Abstract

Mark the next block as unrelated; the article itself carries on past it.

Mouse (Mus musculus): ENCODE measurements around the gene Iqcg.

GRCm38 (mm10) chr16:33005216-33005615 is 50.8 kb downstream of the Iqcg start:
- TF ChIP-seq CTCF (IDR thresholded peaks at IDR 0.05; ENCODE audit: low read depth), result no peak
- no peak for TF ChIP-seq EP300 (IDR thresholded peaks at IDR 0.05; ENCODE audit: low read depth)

The high cumulative incidence of AIDS and the large percentage of AIDS patients with no identified risks in Belle Glade, Florida, were evaluated through case interviews and neighborhood-based seroepidemiologic studies. It was found that of 93 AIDS patients reported between July 1982 and 1 August 1987, 34 could be directly linked to at least one other AIDS patient or to a person with AIDS-related complex by sexual contact, sharing of needles during intravenous drug abuse (or both), or perinatal exposure; of 877 randomly selected adults, 28 had antibodies to HIV; no person over age 60 and none of 138 children aged 2 to 10 years had antibodies to HIV; no clustering of infected persons within households occurred, except in sex partners; and HIV-seropositive adults were more likely than HIV-seronegative adults to be from Haiti, have a lower income, report sex with intravenous drug abusers, and have a history of previous treatment for sexually transmitted diseases. The presence of antibodies to five arboviruses prevalent in South Florida or the Caribbean did not correlate significantly with HIV infection. The high cumulative rate of AIDS in Belle Glade appears to be the result of HIV transmission through sexual contact and intravenous drug abuse; the evidence does not suggest transmission of HIV through insects.